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WASHINGTON (Reuters) - U.S. home resales unexpectedly rose in November, reaching their highest level in nearly 10 years, likely as buyers rushed into the market to lock in mortgage rates in anticipation of further increases in borrowing costs.
The third straight monthly increase in existing home sales, reported by the National Association of Realtors on Wednesday, suggested housing would contribute to economic growth in the fourth quarter after being a drag in the previous two quarters.
"The strength in home sales, if it holds, will provide a big boost for consumer spending in 2017 and makes us more confident about our outlook for stronger growth next year," said Chris Rupkey, chief economist at MUFG Union Bank in New York.
Existing home sales increased 0.7 percent to an annual rate of 5.61 million units last month, the highest sales pace since February 2007. October's sales pace was revised down to 5.57 million units from the previously reported 5.60 million units.
Economists had forecast sales slipping 1.0 percent toa 5.50 million-unit pace in November. Sales were up 15.4 percent from a year ago. They rose in the Northeast and South, but fell in the Midwest and West last month. Mortgage rates have surged in the wake of Donald Trump's victory in the Nov. 8 presidential election. Trump's proposal to increase infrastructure spending and slash taxes is seen as inflationary.
Since the election, the interest rate on a fixed 30-year mortgage has increased about 60 basis points to an average 4.16 percent, the highest level since October 2014, according to data from mortgage finance firm Freddie Mac.
Mortgage rates are expected to rise further after the Federal Reserve raised its benchmark overnight interest rate last week by 25 basis points to a range of 0.50 percent to 0.75 percent. The U.S. central bank forecast three rate hikes next year.
The prospect of higher mortgage rates could be pushing undecided buyers into the market. But the combination of higher borrowing costs and rising house prices, which are outstripping wage growth, could hurt home sales.
House prices have been marching ahead amid a chronic shortage of properties for sale. The median house price was $234,900 last month, a 6.8 percent increase from a year ago.
Economists, however, expect higher mortgage rates to have a minimal impact on home sales as the labor market nears full employment and the economy strengthens.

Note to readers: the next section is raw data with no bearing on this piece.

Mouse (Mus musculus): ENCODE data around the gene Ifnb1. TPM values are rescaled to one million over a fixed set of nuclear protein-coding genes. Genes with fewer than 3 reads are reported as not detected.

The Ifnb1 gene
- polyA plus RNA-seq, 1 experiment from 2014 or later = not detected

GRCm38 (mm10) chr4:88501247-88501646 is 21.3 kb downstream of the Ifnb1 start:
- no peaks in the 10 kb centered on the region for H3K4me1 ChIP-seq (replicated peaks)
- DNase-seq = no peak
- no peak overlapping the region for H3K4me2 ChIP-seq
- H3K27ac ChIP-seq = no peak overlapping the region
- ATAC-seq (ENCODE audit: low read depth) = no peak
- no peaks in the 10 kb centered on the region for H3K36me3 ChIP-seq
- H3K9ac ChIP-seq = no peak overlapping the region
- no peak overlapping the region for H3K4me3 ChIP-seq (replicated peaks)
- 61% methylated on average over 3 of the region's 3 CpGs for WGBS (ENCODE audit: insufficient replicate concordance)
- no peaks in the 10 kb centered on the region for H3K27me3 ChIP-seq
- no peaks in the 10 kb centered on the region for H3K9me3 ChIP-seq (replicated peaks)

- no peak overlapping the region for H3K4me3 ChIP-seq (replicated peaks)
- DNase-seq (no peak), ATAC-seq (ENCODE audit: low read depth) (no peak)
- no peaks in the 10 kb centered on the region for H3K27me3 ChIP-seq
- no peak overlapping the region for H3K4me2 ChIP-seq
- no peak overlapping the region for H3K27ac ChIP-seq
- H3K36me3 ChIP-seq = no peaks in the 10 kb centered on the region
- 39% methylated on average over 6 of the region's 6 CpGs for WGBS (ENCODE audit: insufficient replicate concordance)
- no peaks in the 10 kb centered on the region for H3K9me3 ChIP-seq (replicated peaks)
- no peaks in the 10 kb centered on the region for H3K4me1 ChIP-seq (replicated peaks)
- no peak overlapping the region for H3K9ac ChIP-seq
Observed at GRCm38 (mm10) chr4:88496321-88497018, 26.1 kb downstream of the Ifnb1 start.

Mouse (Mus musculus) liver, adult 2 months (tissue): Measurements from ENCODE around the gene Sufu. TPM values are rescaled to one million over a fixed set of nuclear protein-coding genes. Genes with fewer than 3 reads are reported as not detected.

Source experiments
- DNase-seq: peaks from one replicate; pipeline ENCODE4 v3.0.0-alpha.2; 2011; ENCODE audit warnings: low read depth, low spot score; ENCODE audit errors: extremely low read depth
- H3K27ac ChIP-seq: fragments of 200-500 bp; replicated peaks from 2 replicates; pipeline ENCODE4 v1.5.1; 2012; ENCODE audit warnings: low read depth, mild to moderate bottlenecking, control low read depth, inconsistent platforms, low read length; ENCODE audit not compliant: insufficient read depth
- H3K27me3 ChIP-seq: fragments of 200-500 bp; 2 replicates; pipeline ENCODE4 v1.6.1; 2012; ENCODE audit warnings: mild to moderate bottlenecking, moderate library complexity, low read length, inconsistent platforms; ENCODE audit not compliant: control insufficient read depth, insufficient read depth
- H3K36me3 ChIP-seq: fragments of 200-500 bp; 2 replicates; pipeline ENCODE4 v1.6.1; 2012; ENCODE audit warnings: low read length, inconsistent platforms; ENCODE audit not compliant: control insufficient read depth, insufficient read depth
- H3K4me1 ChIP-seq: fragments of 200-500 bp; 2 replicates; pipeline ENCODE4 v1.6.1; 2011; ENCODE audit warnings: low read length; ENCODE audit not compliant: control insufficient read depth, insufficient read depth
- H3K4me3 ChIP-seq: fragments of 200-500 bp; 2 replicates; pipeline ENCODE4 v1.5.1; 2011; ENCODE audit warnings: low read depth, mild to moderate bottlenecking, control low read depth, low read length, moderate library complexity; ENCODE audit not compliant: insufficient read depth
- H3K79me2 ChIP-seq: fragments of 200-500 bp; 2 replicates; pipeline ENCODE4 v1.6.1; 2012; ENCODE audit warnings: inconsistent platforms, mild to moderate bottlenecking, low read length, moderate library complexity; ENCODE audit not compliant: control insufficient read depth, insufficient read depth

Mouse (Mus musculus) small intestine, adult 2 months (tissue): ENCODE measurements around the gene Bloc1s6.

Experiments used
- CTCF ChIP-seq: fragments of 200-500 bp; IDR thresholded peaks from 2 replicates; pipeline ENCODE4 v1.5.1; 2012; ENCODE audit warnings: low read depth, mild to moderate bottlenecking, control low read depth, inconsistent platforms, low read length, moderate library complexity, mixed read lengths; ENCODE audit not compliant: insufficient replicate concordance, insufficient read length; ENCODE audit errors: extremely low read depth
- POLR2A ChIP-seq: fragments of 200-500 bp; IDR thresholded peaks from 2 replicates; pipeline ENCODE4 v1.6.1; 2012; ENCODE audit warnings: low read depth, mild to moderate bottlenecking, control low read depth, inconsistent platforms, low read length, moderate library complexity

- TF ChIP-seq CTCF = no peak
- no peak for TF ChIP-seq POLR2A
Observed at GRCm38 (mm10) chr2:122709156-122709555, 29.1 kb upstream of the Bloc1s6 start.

"This is a housing market at a crossroads," said Stephen Phillips, president of Berkshire Hathaway Home Services in California.
"The higher mortgage rates we've seen since the election will likely slow activity and price increases, but faster income growth might more than offset that trend as we look toward next year's spring market."
A separate report from the Mortgage Bankers Association on Wednesday showed applications for loans to buy a home increased 3 percent last week from the previous week.
The dollar .DXY was trading lower against a basket of currencies after the data, while prices for U.S. government bonds rose. U.S. stocks were slightly weaker, with the Dow Jones industrial average .DJI still hovering near the 20,000 mark.
The PHLX housing index .HGX rose 0.30 percent as shares in the nation's largest homebuilder, D.R. Horton Inc (DHI.N), gained 0.32 percent.
Last month's increase in home resales means more brokers' commissions, which are included in the residential component of the gross domestic product report.
The Atlanta Fed is forecasting GDP rising at a 2.6 percent annual rate in the fourth quarter. The economy grew at a 3.2 percent pace in the July-September period.
Existing home sales remain constrained by a persistent shortage of properties available for sale. Last month, the number of unsold homes on the market fell 8.0 percent from October to 1.85 million units.
Supply was down 9.3 percent from a year ago and has now declined for 18 straight months on a year-on-year basis. At November's sales pace, it would take 4.0 months to clear the stock of houses on the market, down from 4.3 months inOctober. A six-month supply is viewed as a healthy balance between supply and demand.
Housing inventory could remain an obstacle, with a report last week showing a plunge in home construction in November. With supply tightening, house prices notched their 57th consecutive month of year-on-year gains in November.
Rising house prices are increasing equity for homeowners and encouraging some to put their homes on the market, but making it more difficult for first-time buyers to purchase homes.
First-time buyers accounted for 32 percent of transactions last month, well below the 40 percent share that economists and realtors say is needed for a robust housing market.
Reporting by Lucia Mutikani; Editing by Paul Simao